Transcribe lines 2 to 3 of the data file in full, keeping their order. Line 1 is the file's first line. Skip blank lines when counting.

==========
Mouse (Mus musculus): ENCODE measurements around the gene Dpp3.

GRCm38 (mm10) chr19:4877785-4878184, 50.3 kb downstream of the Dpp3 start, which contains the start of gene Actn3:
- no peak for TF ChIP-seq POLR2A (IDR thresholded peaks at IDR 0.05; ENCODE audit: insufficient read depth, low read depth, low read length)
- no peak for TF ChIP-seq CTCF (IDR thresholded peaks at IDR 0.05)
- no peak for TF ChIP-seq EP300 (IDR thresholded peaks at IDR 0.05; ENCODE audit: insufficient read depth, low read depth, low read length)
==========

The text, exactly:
GRCm38 (mm10) chr19:4877785-4878184, 50.3 kb downstream of the Dpp3 start, which contains the start of gene Actn3:
- no peak for TF ChIP-seq POLR2A (IDR thresholded peaks at IDR 0.05; ENCODE audit: insufficient read depth, low read depth, low read length)